Concerns over Chantix side effects were reportedly ignored by the Food & Drug Administration (FDA) last year when they were raised by a doctor who is a top expert in smoking cessation. John Spangler, director of Tobacco Intervention Programs at the Wake Forest University School of Medicine in Winston-Salem, N.C., says that a study that was used to demonstrate that Chantix was safe for long-term use was not thorough enough to assure the drug’s safety.
Chantix, approved in the US in 2006, works by blocking nicotine receptors to the brain. Chantix is the first such nicotine receptor partial agonist approved by the FDA. It was heralded as an alternative to other smoking cessation drugs and nicotine replacement therapy. Since its approval, over 6 million Chantix prescriptions have been written.
In the US, 34 Chantix users have reportedly committed suicide. In February, the FDA said “it appears increasingly likely that there may be an association between Chantix and serious neuropsychiatric symptoms.” The agency said that it had asked Pfizer to elevate the prominence of safety information regarding suicidal thoughts and other psychiatric problems to the warnings and precautions section of the Chantix prescribing information, or labeling. However, many consumer advocates, including the group Public Citizen, want the FDA to go further and highlight the Chantix suicide risk with black box warning – the agency’s highest safety alert.
Last month, the non-profit Institute for Safe Medication Practices issued a report detailing Chantix adverse event repots to the FDA. The report specifically cited 224 reports of potential heart-rhythm disturbances, 372 reports of possible movement disorders and 544 reports of likely glycemic problems, including diabetes. There were also reports of a dozen traffic accidents linked to Chantix. The report caused the Federal Aviation Administration to ban the use of Chantix by pilots and air traffic controllers.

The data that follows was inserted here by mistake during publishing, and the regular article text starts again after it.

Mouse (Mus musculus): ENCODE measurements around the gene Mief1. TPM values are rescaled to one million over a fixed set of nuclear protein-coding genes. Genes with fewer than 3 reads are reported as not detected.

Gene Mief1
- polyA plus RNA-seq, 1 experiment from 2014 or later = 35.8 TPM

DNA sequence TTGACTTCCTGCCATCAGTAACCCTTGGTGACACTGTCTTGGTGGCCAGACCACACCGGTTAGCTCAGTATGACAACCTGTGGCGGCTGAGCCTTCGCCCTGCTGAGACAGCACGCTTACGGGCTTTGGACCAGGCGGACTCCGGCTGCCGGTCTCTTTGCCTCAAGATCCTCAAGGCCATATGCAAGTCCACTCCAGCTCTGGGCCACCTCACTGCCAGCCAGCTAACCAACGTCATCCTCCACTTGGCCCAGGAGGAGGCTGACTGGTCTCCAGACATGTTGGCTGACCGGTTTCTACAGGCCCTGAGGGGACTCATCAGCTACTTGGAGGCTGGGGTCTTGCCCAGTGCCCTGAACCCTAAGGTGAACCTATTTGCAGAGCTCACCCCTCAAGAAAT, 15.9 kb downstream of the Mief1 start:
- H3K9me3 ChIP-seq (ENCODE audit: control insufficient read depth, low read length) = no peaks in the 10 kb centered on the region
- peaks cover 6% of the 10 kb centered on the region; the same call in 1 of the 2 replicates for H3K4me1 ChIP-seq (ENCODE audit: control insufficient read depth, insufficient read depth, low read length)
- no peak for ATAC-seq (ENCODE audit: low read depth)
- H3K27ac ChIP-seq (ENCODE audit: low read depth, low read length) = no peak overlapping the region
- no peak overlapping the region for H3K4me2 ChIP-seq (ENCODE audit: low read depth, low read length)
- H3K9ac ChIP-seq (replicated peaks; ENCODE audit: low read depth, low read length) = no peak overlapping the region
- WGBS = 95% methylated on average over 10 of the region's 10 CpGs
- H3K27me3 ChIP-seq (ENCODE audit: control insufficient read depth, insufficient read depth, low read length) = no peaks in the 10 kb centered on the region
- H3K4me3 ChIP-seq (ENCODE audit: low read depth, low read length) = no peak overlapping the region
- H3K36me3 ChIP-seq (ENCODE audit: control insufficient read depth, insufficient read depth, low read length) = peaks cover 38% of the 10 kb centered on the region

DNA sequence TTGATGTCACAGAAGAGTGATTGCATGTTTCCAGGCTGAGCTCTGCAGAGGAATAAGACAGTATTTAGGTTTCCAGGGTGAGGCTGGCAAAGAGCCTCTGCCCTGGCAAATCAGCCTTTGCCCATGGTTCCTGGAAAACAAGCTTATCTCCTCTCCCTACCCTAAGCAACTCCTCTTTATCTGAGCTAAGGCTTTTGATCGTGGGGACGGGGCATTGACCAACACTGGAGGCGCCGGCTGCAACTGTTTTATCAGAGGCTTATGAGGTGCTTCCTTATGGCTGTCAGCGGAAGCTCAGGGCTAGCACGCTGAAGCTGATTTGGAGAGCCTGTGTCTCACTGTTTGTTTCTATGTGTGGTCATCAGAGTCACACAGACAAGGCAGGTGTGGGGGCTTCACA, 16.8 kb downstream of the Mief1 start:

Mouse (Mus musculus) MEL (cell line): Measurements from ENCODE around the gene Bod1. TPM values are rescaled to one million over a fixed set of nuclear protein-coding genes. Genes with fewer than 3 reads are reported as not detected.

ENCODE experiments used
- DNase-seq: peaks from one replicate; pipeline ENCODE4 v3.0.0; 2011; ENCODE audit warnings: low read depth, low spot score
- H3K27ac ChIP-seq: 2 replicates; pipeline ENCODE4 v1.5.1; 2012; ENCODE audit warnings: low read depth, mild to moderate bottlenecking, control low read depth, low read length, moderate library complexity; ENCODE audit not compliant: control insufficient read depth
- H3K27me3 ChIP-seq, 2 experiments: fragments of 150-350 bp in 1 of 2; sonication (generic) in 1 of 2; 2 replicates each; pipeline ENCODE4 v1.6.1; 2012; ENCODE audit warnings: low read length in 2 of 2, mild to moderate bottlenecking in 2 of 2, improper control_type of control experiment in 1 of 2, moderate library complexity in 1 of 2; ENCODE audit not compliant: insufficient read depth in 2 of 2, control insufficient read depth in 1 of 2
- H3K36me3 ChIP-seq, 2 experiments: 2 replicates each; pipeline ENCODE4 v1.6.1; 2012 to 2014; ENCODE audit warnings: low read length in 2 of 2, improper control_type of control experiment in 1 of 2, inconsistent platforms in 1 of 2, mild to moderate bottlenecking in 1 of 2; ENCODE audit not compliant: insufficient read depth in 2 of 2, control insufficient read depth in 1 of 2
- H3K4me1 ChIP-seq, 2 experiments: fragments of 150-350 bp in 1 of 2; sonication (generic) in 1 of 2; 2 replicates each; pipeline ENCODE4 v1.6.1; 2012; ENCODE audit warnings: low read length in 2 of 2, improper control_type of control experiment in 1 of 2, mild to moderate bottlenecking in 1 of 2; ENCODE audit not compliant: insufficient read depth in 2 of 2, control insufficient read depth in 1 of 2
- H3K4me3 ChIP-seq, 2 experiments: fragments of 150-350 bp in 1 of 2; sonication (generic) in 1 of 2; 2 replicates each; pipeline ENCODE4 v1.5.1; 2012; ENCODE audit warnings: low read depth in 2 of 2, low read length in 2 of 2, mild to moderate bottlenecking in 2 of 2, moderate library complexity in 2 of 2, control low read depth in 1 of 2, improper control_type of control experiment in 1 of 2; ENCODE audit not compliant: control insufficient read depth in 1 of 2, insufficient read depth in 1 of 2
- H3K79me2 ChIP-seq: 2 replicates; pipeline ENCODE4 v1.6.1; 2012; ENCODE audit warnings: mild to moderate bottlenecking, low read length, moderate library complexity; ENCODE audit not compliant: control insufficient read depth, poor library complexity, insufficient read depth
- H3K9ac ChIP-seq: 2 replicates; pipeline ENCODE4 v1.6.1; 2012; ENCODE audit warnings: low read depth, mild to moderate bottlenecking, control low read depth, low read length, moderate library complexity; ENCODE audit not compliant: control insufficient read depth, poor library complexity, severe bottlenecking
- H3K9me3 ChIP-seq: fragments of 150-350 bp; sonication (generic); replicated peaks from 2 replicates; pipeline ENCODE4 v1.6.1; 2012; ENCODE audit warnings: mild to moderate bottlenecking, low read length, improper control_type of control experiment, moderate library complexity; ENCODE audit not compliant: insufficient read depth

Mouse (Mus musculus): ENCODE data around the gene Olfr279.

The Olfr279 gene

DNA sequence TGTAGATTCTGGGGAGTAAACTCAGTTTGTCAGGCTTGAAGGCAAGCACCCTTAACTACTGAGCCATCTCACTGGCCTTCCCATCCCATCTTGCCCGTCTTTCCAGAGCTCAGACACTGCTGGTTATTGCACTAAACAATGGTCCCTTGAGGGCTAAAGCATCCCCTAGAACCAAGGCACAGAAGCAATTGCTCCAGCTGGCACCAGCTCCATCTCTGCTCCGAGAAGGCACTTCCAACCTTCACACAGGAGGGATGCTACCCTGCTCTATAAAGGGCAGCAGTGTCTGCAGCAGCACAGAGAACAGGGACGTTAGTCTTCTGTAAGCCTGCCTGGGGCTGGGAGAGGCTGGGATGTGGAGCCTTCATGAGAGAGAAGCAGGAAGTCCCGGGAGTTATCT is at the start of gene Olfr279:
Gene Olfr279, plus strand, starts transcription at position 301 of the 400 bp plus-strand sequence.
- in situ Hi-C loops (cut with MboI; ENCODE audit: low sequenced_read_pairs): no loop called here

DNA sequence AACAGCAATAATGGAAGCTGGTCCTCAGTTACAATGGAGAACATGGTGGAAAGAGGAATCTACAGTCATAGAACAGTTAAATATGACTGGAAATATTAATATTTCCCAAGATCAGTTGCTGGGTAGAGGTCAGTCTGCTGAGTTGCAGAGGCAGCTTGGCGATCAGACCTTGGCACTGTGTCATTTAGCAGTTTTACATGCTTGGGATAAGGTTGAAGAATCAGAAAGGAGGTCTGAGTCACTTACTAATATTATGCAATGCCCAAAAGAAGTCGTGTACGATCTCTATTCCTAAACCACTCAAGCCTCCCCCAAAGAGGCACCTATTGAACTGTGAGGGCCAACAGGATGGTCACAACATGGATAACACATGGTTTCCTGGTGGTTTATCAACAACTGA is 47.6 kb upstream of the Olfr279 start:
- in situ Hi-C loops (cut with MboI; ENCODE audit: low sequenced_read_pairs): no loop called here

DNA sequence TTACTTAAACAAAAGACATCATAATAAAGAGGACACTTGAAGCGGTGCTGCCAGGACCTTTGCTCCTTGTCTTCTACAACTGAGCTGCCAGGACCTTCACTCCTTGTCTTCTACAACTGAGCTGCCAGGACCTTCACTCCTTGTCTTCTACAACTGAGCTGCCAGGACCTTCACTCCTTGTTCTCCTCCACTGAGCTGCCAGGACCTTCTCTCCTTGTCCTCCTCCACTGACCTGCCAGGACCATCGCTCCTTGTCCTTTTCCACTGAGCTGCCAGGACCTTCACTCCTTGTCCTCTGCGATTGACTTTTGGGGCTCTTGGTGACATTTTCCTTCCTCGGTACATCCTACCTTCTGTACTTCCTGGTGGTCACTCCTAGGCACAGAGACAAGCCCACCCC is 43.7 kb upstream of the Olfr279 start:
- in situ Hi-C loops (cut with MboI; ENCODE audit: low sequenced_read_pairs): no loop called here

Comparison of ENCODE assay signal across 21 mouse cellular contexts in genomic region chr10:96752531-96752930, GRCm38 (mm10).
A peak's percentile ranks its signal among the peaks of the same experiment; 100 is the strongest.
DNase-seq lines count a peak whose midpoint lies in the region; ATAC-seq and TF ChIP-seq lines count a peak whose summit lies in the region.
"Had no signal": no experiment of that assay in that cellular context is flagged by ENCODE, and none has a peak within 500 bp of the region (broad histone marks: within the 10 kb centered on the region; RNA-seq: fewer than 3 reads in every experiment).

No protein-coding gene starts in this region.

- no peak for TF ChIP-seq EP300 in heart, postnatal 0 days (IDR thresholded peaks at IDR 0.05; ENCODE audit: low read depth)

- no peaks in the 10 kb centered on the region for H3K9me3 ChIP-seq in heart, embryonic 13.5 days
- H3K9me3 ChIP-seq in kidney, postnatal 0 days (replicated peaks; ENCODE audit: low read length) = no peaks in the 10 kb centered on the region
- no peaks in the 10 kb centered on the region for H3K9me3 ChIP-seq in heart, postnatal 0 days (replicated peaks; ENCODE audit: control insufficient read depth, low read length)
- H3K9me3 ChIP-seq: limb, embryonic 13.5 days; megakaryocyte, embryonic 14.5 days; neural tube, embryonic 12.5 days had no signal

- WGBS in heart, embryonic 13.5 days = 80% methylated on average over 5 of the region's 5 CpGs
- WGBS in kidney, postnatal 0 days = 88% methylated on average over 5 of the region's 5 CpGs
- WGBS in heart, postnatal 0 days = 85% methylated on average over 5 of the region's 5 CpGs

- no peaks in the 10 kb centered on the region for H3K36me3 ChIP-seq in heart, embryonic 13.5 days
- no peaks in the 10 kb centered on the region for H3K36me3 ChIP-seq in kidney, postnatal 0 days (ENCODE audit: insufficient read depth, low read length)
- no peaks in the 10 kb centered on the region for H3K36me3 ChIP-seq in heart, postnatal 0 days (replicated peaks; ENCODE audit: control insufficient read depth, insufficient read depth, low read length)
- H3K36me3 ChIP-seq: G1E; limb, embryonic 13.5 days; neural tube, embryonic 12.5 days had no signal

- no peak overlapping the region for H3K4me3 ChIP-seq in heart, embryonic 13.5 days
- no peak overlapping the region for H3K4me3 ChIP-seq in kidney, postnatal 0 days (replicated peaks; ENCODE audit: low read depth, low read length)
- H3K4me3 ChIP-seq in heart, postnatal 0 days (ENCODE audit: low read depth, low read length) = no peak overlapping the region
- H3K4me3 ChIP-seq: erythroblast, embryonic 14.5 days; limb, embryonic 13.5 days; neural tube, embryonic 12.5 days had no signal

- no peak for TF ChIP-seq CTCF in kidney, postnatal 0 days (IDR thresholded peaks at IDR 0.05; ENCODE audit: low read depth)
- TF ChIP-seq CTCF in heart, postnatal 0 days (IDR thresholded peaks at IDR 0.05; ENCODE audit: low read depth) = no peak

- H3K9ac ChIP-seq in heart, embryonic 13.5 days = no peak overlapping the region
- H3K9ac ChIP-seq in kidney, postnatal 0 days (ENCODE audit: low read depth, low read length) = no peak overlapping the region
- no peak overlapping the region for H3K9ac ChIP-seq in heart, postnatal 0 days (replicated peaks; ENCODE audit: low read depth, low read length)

Dr. Spangler is one person who is not surprised that questions have arisen about the safety of Chantix. According to report on ABC News, last year, he raised concerns about heart and vision effects in people who took the drug for at least one year. Spangler told ABC that a safety study by researchers employed by Pfizer and published in a relatively obscure medical journal looked at far too few subjects — a total of only 251 taking the drug — to determine whether or not the drug is safe when used over that duration. Yet, the researchers concluded that Chantix could be safely administered for up to one year.
Dr. Spangler also did his own analysis of the Chantix study, and told ABC News that the authors failed to mention that study subjects who took the drug were 2.5 times as likely to experience a serious adverse event. Dr. Spangler said the small size of the study made it impossible to determine if the adverse events were the results of chance, or were caused by Chantix.
It is Dr. Spangler’s contention that a bigger study must be conducted to determine the safety of Chantix. Until it is done, doctors who prescribed the drug must consider the possibility that an increased risk exists. To date, the FDA has not asked Pfizer to conduct such a long-term study.